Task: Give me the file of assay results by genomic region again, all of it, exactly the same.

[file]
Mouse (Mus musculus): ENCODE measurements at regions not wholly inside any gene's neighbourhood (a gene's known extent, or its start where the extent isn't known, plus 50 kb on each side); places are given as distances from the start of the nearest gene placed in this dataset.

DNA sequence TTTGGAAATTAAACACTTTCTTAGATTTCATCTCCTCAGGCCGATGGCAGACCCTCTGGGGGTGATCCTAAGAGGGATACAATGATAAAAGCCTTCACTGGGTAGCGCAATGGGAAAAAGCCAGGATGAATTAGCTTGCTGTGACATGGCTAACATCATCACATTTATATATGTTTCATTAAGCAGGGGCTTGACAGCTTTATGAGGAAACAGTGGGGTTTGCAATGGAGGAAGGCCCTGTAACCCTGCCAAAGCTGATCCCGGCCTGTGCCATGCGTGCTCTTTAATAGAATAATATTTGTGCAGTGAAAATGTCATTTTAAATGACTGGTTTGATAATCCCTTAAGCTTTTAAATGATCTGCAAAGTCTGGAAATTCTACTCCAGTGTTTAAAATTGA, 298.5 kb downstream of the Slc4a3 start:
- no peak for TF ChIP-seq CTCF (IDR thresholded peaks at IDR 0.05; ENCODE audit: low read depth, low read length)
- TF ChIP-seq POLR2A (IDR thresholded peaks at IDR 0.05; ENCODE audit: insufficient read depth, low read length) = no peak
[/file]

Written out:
Mouse (Mus musculus): ENCODE measurements at regions not wholly inside any gene's neighbourhood (a gene's known extent, or its start where the extent isn't known, plus 50 kb on each side); places are given as distances from the start of the nearest gene placed in this dataset.

DNA sequence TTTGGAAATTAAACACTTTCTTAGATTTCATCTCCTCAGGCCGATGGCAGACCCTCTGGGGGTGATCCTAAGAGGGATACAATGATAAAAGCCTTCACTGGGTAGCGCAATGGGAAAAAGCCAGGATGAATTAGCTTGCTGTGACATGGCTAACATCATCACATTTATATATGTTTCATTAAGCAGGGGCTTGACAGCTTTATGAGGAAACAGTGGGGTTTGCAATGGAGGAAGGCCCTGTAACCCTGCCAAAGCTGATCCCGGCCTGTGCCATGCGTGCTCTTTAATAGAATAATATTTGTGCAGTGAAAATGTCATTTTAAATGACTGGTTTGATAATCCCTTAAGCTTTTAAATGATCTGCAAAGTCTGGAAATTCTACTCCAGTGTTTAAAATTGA, 298.5 kb downstream of the Slc4a3 start:
- no peak for TF ChIP-seq CTCF (IDR thresholded peaks at IDR 0.05; ENCODE audit: low read depth, low read length)
- TF ChIP-seq POLR2A (IDR thresholded peaks at IDR 0.05; ENCODE audit: insufficient read depth, low read length) = no peak